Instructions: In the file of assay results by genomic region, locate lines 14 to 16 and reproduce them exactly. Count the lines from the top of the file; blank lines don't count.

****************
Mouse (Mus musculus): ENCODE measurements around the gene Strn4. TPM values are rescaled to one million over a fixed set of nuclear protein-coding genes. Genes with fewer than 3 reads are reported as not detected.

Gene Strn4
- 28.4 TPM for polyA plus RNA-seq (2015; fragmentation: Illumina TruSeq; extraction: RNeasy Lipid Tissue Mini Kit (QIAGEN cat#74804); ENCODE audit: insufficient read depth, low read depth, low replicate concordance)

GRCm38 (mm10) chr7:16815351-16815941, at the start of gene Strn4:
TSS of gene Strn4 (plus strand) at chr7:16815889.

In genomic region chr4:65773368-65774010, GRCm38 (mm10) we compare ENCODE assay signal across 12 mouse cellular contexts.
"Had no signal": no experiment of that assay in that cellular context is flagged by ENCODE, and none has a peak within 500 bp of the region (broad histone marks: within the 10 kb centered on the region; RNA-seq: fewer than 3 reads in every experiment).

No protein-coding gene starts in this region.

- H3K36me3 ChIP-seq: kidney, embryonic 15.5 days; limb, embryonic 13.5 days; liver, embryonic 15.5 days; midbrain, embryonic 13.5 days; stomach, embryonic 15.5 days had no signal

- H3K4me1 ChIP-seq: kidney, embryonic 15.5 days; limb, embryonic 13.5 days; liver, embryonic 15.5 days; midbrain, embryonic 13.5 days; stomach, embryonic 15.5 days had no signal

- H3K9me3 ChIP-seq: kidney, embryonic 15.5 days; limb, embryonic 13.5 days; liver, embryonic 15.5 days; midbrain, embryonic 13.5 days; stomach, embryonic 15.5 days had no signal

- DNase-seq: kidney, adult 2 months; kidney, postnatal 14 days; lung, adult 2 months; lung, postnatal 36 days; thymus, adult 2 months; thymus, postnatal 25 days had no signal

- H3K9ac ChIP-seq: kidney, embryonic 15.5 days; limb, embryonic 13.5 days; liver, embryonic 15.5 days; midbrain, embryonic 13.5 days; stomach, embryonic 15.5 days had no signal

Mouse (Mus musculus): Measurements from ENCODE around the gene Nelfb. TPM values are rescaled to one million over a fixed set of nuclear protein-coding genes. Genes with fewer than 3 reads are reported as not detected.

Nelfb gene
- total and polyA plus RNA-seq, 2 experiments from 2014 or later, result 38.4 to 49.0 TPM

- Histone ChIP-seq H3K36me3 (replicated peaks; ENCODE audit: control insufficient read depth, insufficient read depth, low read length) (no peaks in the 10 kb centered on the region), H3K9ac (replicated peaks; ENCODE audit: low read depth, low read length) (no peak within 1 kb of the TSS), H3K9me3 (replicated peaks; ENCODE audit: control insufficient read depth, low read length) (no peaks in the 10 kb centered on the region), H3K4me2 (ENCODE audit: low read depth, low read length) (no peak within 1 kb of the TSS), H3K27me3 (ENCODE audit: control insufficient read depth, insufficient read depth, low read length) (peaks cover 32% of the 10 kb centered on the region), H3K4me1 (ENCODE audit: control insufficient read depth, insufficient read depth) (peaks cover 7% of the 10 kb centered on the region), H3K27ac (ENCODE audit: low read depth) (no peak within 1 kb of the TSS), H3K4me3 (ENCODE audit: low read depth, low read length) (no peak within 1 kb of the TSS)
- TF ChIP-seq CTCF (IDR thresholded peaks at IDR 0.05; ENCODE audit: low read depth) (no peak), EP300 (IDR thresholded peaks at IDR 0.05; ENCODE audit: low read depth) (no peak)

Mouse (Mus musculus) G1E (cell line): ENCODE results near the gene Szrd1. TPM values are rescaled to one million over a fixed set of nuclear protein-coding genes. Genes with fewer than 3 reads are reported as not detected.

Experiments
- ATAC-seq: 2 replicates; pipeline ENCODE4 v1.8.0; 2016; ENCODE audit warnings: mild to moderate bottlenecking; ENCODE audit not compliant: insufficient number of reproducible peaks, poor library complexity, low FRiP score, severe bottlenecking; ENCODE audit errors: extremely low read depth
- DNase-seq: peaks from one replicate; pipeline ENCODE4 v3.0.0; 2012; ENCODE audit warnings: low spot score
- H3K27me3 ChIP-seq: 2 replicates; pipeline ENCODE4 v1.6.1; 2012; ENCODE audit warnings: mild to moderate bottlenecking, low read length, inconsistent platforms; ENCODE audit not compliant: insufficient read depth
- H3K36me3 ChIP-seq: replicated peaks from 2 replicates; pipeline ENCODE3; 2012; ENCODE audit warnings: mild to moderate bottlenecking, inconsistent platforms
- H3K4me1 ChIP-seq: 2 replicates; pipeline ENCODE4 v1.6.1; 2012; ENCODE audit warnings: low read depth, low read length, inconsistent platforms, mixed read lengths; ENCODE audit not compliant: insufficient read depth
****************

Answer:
Mouse (Mus musculus): Measurements from ENCODE around the gene Nelfb. TPM values are rescaled to one million over a fixed set of nuclear protein-coding genes. Genes with fewer than 3 reads are reported as not detected.

Nelfb gene
- total and polyA plus RNA-seq, 2 experiments from 2014 or later, result 38.4 to 49.0 TPM